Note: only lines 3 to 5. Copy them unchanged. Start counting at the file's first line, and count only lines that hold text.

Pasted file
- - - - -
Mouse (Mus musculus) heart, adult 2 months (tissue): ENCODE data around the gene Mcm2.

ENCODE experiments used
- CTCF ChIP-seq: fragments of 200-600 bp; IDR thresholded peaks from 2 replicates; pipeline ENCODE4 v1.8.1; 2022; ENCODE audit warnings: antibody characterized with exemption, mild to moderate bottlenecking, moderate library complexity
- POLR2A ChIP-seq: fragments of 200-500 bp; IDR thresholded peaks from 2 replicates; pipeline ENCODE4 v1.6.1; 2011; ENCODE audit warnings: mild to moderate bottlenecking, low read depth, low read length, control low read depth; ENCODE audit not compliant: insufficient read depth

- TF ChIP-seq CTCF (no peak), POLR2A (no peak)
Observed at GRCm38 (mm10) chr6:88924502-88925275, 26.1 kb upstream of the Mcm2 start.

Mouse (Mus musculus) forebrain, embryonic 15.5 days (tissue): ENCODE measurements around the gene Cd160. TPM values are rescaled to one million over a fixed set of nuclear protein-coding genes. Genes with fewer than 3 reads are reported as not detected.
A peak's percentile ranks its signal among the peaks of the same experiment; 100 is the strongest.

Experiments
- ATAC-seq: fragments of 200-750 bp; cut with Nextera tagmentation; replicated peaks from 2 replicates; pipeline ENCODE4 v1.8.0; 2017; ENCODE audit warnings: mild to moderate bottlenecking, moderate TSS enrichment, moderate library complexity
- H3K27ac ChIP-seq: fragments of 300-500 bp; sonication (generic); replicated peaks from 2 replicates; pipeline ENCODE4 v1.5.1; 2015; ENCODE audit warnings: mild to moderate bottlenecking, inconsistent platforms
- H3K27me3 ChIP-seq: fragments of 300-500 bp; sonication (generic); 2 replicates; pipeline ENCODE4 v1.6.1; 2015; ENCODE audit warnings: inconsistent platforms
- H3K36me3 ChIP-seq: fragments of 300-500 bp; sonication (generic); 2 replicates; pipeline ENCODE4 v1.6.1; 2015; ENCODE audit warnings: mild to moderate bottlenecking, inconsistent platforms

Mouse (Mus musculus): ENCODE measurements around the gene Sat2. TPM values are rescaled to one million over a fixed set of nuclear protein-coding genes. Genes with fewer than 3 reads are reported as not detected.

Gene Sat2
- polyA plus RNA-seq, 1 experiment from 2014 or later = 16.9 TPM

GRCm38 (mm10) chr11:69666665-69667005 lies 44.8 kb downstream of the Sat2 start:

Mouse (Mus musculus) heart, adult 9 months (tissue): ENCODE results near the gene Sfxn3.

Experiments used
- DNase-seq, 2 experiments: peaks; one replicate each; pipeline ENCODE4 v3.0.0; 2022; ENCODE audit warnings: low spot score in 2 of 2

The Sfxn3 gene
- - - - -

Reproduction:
- CTCF ChIP-seq: fragments of 200-600 bp; IDR thresholded peaks from 2 replicates; pipeline ENCODE4 v1.8.1; 2022; ENCODE audit warnings: antibody characterized with exemption, mild to moderate bottlenecking, moderate library complexity
- POLR2A ChIP-seq: fragments of 200-500 bp; IDR thresholded peaks from 2 replicates; pipeline ENCODE4 v1.6.1; 2011; ENCODE audit warnings: mild to moderate bottlenecking, low read depth, low read length, control low read depth; ENCODE audit not compliant: insufficient read depth

- TF ChIP-seq CTCF (no peak), POLR2A (no peak)